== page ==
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Davey Johnson had a lengthy baseball career as a player and a manager. He was born in Orlando, Florida, in 1943, and first appeared at the big-league level with the Baltimore Orioles in 1965.

In his second season, 1966, he became the Orioles' starting second baseman. He was known mostly as a defensive player, and won three Gold Gloves in 1969, 1970, and 1971. Johnson was also a four-time All-Star.

Johnson was a member of the 1966 and 1970 Baltimore Oriole championship squads. He didn't begin to hit until the 1969 season. In 1971, he posted one of his best seasons, batting .282 with 18 home runs, while winning his third Gold Glove.

Johnson slumped badly in 1972 and was dealt to the Atlanta Braves. In 1973, Johnson, who had 64 home runs in 8 major league seasons previously, smacked an unbelievable 43 home runs for his new team and drove in 99 runs.

Johnson returned to earth in 1974, homering only 15 times. His defense also had begun to slip, and he was moved to first base. Johnson signed with the Yomiuri Giants of Japan for the 1975 and 1976 seasons. He was the only man to be a teammate of American home run king Hank Aaron and Japanese home run king Sadaharu Oh. Johnson hit 26 home runs for Yomiuri in 1976 and returned to the States, where he played the 1977 and 1978 seasons as a bench player for the Philadelphia Phillies and Chicago Cubs.

Johnson retired after the 1978 season and joined the New York Mets organization, managing in the minor leagues. In 1984, he was promoted to the managerial position with the major-league club, replacing 6-foot-7 interim manager Frank "Hondo" Howard.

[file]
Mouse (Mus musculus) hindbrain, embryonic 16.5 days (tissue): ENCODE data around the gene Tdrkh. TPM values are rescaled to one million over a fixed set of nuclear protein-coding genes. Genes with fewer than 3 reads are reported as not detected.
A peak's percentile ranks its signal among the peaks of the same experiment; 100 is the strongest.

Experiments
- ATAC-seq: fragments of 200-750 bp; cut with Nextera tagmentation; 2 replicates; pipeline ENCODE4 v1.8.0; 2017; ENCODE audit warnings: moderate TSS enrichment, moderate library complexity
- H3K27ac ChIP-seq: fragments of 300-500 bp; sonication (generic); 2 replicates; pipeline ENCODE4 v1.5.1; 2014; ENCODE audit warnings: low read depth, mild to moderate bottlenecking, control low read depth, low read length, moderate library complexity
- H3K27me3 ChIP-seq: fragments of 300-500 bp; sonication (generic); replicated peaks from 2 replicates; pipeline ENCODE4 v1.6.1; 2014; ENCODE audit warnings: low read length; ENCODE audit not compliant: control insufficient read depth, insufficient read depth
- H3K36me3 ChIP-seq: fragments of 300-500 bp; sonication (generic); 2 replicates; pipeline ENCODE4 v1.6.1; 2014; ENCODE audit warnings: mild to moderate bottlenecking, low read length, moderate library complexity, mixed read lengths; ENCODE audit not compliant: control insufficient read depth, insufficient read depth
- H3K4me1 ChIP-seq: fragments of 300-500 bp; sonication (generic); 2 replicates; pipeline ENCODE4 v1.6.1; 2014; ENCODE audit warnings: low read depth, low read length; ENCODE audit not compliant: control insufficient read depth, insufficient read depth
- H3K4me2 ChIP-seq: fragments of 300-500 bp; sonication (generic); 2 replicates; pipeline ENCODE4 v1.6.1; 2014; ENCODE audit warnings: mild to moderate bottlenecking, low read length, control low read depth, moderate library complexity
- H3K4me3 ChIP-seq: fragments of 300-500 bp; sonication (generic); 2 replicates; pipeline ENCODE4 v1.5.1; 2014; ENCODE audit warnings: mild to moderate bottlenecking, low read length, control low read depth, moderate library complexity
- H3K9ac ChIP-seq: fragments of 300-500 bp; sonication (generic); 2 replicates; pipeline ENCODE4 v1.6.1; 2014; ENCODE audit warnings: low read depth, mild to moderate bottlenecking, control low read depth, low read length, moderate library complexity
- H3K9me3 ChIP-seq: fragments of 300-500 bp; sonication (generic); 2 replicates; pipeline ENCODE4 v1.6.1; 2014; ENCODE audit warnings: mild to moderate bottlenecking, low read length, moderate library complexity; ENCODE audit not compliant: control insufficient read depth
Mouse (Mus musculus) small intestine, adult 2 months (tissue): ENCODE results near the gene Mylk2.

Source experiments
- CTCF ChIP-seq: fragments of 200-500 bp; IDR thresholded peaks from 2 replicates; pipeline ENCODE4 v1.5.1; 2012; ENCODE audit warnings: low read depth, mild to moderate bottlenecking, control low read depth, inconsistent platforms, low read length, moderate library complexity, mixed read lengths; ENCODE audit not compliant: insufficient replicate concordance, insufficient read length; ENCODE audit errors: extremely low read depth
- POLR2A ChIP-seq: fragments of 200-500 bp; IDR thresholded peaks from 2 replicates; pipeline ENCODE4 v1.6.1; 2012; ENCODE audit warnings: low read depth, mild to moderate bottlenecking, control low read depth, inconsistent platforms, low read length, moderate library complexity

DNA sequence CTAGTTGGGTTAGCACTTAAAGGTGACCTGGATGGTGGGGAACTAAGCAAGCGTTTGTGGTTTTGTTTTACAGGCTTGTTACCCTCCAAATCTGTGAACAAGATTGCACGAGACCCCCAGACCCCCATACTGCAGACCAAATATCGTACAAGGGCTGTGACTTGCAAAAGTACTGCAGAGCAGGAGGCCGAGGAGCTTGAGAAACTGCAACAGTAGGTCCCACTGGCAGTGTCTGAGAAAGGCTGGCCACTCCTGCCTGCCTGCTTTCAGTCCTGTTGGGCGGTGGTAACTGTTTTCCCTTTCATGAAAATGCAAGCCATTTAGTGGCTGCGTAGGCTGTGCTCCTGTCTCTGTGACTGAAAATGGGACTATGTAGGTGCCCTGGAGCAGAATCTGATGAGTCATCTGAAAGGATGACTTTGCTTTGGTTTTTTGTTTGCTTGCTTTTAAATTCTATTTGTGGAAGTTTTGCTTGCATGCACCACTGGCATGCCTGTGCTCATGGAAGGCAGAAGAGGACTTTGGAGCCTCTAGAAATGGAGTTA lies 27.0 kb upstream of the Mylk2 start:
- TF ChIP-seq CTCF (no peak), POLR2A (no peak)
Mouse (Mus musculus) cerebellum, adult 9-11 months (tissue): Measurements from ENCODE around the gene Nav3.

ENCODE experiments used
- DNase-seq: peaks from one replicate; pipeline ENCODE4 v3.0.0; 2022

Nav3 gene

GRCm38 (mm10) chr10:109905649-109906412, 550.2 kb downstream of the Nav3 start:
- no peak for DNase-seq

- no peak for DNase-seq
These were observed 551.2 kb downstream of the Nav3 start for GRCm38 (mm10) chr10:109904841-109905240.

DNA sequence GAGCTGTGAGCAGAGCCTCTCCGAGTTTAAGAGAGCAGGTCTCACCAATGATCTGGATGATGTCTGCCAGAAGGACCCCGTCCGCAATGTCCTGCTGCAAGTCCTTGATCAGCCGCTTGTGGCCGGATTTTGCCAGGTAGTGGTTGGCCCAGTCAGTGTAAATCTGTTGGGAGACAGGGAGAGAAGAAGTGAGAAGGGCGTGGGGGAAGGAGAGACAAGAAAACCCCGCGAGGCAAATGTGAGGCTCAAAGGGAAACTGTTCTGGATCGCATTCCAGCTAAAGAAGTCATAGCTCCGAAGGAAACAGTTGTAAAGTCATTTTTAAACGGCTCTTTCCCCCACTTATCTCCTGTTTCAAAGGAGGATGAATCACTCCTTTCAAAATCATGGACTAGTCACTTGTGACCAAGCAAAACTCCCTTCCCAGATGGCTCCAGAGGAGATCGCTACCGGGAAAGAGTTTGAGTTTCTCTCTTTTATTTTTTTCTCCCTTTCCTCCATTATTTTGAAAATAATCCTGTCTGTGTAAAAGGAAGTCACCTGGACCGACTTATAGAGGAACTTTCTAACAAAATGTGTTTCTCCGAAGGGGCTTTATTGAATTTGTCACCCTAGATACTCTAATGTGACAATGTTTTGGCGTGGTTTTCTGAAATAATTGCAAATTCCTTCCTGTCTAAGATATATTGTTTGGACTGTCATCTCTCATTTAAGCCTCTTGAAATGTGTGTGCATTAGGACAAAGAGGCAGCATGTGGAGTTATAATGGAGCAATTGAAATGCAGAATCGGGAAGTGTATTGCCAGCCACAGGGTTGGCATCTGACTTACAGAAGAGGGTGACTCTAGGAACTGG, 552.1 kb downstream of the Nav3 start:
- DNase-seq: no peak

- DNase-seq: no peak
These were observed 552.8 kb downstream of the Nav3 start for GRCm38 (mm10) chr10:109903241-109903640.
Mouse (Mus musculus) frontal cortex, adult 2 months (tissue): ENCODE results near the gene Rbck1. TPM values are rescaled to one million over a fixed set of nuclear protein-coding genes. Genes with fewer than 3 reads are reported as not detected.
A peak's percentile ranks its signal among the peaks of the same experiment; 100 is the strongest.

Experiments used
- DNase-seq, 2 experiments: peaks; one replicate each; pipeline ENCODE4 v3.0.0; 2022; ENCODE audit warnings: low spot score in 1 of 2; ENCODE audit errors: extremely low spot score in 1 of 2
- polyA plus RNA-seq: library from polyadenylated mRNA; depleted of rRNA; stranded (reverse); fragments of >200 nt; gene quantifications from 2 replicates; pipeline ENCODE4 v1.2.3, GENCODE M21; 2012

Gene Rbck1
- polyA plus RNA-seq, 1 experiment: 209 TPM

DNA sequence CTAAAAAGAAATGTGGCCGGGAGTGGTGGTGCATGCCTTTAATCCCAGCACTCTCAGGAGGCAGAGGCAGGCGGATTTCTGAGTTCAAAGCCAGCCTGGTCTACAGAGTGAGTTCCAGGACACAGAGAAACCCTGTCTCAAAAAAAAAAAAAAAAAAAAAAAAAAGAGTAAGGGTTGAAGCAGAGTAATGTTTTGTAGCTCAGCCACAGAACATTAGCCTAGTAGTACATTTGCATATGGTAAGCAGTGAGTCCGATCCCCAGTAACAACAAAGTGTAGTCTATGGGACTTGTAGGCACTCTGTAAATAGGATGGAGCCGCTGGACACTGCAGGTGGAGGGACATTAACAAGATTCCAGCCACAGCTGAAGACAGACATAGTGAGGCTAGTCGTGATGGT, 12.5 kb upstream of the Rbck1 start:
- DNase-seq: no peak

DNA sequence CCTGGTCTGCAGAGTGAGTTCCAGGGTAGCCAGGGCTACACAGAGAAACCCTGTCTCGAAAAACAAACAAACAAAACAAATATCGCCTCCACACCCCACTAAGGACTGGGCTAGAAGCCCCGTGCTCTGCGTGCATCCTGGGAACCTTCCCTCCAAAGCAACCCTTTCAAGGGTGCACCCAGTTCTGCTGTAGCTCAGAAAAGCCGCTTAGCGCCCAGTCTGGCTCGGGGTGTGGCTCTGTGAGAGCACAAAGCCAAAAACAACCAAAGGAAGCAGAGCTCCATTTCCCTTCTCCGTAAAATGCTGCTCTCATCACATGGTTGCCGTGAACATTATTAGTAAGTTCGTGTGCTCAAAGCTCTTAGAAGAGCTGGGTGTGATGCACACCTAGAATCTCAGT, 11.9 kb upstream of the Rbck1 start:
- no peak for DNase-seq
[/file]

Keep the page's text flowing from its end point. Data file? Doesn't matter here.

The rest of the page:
Johnson's Mets were a young team on the rise, winning 90 and 98 games in his first two seasons. The 1986 New York Mets won 108 games, and narrowly defeated the Boston Red Sox in a seven-game World Series. Johnson was a laid-back manager in the style of his mentor Earl Weaver, who preferred to wait for the big hit instead of trying to scratch out runs, but was capable of brilliant strategical moves when the situation called for it.

However, Johnson's other Met teams were a disappointment. The 1988 squad won 100 games but lost to the Los Angeles Dodgers in the NLCS. Johnson was fired seven weeks into the 1990 season, with the Mets struggling to a 20-22 mark.

Johnson re-emerged in 1993 managing the Cincinnati Reds. The Reds were respectable in the strike-shortened 1994 season, and won the NL Central in 1995 before Johnson was lured away to manage the Baltimore Orioles. Johnson's 1997 Orioles won 98 games and the AL East title, but were a playoff disappointment. Johnson departed Baltimore under something of a cloud, as his All-Star second baseman Roberto Alomar was involved in an altercation with an umpire. Alomar then made some unfortunate comments to the press afterwards, and received a fine and a suspension. Johnson only exacerbated the situation by suggesting that Alomar's fine be donated to a charity run by Johnson's wife.

Johnson took a year off, and then returned to manage the 1999 and 2000 Los Angeles Dodgers. Johnson's Dodgers posted respectable finishes in both seasons, but with high expectations and an extremely high payroll, it wasn't enough. Due to his laid-back demeanor, Johnson was perceived to have lost control of this clubhouse as well, and was fired after the 2000 season.

As a player, Johnson played thirteen seasons, compiling a .261 batting average and 136 home runs. As a manager, Johnson won 1148 games while only losing 888, and guided the 1986 New York Mets to a championship.

Thanks to Gorgonzola for the facts on Johnson's departure from Baltimore.

Davey Johnson's departure from the Cincinnati Reds after the 1995 season is a matter of semantics. You could simply say his contract was up, which is true. Or you could say that he was fired, because there were never any negotiations to give him a new contract, despite his success

It is simpler to state that he did not return to the Reds because their owner, Marge Schott thought that Nancy Lopez was a very nice woman, and therefore, her her husband Ray Knight should manage the team instead.

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